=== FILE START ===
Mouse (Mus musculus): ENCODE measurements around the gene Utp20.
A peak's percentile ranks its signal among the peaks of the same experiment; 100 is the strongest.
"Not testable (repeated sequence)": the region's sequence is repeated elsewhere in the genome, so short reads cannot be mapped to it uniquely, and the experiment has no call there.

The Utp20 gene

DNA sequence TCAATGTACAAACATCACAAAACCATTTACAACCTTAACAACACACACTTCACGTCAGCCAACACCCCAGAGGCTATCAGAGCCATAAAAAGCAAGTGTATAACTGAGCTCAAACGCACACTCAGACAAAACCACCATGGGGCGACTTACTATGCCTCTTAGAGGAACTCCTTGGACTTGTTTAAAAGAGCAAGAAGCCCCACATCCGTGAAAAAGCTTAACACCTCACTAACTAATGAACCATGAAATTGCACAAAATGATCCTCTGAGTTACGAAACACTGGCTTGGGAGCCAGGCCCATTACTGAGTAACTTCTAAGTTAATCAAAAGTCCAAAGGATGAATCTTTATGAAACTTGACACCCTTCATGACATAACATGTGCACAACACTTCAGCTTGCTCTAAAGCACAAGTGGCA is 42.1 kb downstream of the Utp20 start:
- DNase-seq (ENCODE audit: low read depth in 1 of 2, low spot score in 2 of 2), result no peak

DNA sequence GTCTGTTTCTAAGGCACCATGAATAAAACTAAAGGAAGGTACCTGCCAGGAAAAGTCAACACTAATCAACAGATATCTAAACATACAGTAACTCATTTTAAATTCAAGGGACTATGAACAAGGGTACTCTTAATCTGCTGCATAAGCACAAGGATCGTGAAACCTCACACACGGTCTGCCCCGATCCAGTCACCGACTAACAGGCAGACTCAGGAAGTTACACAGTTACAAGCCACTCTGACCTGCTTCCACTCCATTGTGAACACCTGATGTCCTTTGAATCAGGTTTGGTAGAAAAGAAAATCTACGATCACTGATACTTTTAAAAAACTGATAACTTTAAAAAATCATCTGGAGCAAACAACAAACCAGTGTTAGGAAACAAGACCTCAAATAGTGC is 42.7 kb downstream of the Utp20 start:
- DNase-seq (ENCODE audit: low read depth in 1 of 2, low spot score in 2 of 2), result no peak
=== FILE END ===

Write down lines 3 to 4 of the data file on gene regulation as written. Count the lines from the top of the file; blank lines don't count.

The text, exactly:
"Not testable (repeated sequence)": the region's sequence is repeated elsewhere in the genome, so short reads cannot be mapped to it uniquely, and the experiment has no call there.

The Utp20 gene